In addressing whether there was an imminent risk of harm, the trial court expressed concern that two to three weeks ago, B.D.P. had been using Fentanyl and had left inpatient rehab nine days before. The trial court found the three statutory prerequisites under KRS 222.431 to order B.D.P. into treatment for a period not to exceed 360 days. At the hearing, the trial court specified that if he was dismissed from treatment for cause or left voluntarily, it would issue a bench warrant for contempt.
B.D.P. appealed the decision to the circuit court. He argued for the first time that the trial court lost subject matter jurisdiction over the case because it did not receive two qualified health professional reports that met the minimum requirements of the statute, namely, neither Frields nor Ridley was a physician. B.D.P. also argued that the evidence presented at the hearing was insufficient to find that he met the criterion for treatment under the statute beyond a reasonable doubt.
The circuit court affirmed the judgment in reliance on Daugherty v. Telek, 366 S.W.3d 463 (Ky. 2012), which holds that once a court has acquired subject matter and personal jurisdiction, it does not lose that jurisdiction by misconstruing or erroneously overlooking a statute. The circuit court also held that taking the facts in the light most favorable to the petitioner, the evidence was sufficient to commit B.D.P. for treatment. This appeal by B.D.P. followed.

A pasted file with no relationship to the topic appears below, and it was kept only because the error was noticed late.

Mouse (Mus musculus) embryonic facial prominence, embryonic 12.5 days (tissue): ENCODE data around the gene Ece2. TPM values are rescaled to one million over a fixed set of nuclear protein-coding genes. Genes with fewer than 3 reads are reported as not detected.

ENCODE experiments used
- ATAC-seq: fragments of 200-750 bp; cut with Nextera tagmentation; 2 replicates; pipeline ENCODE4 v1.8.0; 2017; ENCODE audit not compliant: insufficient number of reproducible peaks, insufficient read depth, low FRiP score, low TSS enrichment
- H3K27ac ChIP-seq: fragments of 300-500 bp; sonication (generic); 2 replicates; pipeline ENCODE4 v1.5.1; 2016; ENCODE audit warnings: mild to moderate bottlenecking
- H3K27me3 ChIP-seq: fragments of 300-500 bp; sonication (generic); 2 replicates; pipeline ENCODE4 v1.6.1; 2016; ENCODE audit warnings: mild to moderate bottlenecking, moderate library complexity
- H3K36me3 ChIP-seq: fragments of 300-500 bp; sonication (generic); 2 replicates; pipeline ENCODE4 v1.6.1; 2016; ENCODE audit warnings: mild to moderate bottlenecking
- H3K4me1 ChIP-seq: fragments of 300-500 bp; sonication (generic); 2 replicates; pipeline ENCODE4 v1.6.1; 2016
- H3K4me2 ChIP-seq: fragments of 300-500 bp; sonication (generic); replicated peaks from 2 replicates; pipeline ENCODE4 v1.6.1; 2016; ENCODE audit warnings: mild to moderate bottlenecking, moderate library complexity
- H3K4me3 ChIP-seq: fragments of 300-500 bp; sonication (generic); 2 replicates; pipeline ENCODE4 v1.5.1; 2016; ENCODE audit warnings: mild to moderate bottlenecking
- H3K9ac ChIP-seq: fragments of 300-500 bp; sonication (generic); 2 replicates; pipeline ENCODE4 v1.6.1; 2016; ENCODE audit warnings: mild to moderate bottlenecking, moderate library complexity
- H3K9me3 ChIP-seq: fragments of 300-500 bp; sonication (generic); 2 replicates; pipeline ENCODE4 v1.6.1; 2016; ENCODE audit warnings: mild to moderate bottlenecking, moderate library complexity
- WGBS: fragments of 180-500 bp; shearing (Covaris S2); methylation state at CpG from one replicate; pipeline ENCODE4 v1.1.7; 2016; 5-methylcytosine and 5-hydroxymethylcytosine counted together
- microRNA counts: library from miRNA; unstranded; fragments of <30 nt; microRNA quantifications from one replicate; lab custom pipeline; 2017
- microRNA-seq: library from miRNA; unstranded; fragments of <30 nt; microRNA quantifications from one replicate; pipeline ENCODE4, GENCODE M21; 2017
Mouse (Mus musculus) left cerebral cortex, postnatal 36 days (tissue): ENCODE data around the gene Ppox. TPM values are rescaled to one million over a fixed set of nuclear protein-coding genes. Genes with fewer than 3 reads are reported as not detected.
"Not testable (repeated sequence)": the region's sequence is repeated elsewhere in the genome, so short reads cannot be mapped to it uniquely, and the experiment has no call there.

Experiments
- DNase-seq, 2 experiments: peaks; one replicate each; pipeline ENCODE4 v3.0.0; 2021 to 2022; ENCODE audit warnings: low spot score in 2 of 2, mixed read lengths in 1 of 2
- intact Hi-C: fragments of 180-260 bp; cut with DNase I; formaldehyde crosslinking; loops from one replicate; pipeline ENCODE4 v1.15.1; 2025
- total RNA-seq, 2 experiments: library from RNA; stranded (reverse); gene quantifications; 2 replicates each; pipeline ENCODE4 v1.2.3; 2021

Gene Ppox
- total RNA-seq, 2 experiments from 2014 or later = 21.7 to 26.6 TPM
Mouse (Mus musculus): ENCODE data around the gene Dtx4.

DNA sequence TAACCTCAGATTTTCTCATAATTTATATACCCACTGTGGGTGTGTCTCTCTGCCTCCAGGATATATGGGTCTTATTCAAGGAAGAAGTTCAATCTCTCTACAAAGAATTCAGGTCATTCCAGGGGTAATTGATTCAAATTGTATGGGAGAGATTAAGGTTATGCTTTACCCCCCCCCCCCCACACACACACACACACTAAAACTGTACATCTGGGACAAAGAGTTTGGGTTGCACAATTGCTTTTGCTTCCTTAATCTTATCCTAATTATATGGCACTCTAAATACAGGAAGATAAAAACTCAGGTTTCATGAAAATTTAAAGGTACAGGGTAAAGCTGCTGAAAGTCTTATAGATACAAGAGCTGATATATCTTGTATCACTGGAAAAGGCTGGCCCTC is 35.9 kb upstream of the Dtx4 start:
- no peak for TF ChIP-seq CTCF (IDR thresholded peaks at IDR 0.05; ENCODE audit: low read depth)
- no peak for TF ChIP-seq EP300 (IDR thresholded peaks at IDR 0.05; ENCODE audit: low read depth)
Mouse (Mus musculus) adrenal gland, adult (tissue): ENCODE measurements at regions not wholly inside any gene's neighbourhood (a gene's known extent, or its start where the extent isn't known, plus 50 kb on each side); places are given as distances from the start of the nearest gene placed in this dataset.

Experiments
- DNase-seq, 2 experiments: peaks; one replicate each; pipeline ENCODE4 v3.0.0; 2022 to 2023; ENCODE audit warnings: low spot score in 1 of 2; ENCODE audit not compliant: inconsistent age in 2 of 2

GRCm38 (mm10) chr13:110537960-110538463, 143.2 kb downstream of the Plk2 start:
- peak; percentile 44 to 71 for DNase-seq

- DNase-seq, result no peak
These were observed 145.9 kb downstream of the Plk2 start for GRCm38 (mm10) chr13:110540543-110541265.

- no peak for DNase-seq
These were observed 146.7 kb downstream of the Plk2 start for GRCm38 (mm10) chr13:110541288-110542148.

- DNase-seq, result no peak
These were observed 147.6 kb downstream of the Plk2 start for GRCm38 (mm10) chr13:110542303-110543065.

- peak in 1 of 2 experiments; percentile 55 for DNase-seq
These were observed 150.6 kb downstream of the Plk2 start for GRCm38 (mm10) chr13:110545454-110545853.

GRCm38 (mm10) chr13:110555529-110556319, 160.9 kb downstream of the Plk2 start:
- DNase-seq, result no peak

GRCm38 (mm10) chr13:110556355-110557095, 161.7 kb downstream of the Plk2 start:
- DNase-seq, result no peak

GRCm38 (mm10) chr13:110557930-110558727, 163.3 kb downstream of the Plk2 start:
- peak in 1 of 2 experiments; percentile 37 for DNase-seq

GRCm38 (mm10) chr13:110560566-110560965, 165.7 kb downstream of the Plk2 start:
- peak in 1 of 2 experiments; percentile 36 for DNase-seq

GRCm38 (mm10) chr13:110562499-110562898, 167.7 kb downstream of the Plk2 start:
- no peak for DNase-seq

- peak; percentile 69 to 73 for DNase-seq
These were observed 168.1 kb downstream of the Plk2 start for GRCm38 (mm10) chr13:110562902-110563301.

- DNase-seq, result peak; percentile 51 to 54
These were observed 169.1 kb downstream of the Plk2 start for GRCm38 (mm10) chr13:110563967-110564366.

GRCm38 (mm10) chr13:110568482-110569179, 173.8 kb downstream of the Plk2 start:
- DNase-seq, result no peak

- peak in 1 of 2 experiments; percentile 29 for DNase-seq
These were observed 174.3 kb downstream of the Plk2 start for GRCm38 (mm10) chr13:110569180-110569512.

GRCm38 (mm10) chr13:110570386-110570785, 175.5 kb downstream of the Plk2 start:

Statutory requirement of examination by a physician was not met
The circuit court held correctly that the question in the case at bar is not whether the trial court has jurisdiction over this kind of case; it is whether it exercised its powers correctly. B.D.P. argues that the evidence was insufficient to sustain the finding beyond a reasonable doubt that B.D.P.’s substance abuse disorder presented an imminent threat of harm to himself or others. However, it is impossible to discern the validity of this argument due to the trial court's misapplication of the law. KRS 222.433(2) mandates,
If, after reviewing the allegations contained in the petition and examining the petitioner under oath, it appears to the court that there is probable cause to believe the respondent should be ordered to undergo treatment, then the court shall: